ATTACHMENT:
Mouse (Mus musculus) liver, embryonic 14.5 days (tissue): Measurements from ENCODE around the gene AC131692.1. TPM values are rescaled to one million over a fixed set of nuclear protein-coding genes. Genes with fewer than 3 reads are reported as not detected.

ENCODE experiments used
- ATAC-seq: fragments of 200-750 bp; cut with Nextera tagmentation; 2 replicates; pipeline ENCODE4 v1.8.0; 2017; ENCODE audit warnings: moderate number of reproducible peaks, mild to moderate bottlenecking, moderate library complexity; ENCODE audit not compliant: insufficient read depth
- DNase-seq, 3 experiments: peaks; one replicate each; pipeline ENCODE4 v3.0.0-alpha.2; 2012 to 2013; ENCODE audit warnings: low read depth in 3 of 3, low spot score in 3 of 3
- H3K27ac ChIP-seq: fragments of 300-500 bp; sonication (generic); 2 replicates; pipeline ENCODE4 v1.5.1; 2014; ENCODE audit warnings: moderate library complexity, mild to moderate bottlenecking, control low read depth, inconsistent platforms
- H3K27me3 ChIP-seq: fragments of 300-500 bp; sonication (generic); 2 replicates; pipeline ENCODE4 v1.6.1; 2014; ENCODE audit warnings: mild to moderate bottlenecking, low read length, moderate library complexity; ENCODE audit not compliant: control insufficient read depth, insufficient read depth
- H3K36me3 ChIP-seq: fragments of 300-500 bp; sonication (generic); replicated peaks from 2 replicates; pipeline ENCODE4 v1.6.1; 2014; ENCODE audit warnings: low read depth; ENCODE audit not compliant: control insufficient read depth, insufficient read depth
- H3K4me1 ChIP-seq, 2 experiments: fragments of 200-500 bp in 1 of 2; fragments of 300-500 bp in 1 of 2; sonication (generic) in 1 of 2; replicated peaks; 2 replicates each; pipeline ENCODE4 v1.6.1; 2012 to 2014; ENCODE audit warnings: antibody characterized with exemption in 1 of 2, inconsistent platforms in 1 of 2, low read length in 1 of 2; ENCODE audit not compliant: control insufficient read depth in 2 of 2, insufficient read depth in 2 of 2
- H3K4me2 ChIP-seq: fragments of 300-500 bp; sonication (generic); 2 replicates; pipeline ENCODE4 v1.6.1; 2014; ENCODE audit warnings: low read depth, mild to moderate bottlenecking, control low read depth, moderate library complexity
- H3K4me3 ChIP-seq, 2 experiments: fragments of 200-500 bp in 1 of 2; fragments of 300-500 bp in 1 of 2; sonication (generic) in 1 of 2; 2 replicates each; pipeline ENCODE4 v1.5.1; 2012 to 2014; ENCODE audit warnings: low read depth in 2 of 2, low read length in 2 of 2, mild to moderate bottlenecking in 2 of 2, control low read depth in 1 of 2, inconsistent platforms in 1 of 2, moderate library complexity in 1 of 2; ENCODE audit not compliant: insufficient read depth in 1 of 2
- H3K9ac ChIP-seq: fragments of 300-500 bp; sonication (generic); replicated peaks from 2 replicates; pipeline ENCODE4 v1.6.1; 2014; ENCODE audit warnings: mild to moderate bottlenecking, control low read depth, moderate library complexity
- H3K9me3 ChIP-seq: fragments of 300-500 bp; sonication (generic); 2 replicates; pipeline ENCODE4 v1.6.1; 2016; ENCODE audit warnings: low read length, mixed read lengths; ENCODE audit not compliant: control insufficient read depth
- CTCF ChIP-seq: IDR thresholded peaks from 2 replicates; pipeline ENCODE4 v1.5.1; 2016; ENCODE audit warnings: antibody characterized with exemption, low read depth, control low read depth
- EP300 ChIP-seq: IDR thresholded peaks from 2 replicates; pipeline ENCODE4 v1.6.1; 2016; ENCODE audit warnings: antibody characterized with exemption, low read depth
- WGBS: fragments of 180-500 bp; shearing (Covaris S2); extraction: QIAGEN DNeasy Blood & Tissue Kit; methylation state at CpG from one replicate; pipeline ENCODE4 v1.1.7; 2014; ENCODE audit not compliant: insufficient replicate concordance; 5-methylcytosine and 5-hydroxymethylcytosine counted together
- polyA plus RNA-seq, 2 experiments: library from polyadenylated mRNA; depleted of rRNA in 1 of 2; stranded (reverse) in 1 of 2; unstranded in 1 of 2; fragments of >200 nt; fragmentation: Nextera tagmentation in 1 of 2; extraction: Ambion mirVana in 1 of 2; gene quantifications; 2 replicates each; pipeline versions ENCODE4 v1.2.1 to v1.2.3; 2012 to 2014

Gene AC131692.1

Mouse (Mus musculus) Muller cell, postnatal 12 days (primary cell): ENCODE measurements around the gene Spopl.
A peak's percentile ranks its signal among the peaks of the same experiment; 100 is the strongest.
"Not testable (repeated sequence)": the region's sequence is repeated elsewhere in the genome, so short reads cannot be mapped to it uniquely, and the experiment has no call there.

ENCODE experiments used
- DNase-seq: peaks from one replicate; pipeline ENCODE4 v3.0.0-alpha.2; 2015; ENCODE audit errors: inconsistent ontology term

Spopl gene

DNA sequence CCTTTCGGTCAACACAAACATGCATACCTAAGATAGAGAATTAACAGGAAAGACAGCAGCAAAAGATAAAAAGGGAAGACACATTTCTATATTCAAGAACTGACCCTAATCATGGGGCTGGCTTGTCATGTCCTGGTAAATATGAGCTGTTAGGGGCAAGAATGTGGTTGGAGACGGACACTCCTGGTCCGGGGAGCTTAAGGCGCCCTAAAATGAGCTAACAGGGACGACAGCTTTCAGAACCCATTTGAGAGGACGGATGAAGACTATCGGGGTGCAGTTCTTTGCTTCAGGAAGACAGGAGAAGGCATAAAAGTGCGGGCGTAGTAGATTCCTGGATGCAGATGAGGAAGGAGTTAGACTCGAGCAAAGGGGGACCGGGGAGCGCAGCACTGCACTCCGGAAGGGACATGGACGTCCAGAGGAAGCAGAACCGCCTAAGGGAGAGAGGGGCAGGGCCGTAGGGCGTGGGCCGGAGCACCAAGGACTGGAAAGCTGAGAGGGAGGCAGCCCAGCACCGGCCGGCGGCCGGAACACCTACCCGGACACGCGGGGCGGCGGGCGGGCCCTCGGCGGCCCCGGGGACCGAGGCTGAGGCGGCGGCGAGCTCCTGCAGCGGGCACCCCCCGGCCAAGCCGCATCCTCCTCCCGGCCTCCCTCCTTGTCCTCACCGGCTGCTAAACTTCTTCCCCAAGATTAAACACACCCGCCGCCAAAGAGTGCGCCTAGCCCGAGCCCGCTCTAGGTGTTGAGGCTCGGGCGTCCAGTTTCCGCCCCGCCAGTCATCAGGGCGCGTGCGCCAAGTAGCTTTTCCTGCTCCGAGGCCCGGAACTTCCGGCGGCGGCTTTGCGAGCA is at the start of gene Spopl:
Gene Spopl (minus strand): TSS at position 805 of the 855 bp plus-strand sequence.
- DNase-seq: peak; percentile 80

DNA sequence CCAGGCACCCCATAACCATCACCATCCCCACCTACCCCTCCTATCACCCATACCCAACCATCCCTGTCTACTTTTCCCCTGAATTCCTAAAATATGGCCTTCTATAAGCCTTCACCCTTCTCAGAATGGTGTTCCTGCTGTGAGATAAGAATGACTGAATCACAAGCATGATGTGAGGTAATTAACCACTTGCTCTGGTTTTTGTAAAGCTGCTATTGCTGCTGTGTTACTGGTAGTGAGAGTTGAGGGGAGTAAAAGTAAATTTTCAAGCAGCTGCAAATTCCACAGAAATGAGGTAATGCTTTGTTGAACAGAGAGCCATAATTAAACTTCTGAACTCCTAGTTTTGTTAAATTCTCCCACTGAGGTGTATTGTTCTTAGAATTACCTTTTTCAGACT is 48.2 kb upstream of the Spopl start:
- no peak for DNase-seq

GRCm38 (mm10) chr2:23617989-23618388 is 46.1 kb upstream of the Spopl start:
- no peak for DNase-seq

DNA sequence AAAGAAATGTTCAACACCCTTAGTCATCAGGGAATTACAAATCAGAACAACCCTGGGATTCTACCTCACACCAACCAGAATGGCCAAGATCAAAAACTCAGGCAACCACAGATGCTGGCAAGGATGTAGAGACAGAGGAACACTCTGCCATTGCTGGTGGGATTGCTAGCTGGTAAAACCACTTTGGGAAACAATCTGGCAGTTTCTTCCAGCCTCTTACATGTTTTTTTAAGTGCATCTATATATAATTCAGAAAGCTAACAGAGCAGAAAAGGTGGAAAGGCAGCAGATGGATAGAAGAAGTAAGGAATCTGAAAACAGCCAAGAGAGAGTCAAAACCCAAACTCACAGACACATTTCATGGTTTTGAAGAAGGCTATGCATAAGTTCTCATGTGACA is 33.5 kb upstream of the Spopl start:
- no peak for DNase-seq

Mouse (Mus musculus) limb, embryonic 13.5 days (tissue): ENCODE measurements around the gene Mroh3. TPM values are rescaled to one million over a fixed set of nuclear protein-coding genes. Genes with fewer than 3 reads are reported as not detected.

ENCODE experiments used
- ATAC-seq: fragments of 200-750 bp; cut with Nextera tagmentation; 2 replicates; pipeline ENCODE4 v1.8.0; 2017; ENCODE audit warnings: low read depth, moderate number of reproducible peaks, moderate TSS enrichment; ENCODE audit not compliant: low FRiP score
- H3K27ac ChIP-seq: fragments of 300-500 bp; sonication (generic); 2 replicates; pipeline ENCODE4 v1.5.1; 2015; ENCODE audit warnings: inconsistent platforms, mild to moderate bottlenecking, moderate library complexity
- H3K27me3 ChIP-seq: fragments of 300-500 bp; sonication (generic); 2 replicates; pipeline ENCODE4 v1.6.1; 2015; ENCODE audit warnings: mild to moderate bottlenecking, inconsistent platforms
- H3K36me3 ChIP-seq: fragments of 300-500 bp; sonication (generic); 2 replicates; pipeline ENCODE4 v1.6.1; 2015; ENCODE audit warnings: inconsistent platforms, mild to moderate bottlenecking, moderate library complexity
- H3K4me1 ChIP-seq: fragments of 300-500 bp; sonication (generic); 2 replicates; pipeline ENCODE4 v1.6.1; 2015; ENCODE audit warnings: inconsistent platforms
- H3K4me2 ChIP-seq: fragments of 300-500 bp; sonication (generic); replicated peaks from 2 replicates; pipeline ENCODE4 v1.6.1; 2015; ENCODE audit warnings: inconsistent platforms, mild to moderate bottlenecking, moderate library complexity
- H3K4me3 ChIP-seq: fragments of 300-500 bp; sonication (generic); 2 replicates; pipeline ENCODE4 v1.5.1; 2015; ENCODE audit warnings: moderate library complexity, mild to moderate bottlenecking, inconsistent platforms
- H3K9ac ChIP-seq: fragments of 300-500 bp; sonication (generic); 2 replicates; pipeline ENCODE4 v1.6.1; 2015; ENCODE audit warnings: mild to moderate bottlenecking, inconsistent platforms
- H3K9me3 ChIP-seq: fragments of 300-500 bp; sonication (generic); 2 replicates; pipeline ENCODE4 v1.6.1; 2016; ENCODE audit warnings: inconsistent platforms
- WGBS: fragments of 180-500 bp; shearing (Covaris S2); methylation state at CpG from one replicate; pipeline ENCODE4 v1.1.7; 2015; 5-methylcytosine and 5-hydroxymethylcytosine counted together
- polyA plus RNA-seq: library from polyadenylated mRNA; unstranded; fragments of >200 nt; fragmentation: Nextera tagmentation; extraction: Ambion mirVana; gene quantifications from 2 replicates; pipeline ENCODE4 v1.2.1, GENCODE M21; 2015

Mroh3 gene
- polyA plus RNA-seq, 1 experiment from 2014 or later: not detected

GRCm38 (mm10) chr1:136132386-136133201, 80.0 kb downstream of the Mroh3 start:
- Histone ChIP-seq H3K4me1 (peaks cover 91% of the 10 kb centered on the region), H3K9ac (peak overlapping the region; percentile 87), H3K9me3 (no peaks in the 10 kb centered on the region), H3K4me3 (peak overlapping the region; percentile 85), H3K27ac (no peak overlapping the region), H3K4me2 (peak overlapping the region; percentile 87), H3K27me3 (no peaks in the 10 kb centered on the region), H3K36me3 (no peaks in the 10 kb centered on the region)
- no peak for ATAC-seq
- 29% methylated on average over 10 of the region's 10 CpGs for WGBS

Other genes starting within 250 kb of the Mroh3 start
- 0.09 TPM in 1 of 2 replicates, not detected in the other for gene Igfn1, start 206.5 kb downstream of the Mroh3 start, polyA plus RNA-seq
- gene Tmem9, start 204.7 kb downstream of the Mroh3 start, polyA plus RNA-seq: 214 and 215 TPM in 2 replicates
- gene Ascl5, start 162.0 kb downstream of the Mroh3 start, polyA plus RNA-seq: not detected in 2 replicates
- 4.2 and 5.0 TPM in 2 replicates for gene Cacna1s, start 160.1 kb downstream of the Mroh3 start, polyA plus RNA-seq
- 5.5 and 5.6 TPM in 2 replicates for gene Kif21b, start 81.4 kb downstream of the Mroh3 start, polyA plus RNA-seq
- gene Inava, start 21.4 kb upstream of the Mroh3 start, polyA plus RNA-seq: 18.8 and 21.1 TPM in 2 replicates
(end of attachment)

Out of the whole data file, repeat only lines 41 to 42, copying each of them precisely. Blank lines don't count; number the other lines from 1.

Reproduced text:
- H3K4me3 ChIP-seq: fragments of 300-500 bp; sonication (generic); 2 replicates; pipeline ENCODE4 v1.5.1; 2015; ENCODE audit warnings: moderate library complexity, mild to moderate bottlenecking, inconsistent platforms
- H3K9ac ChIP-seq: fragments of 300-500 bp; sonication (generic); 2 replicates; pipeline ENCODE4 v1.6.1; 2015; ENCODE audit warnings: mild to moderate bottlenecking, inconsistent platforms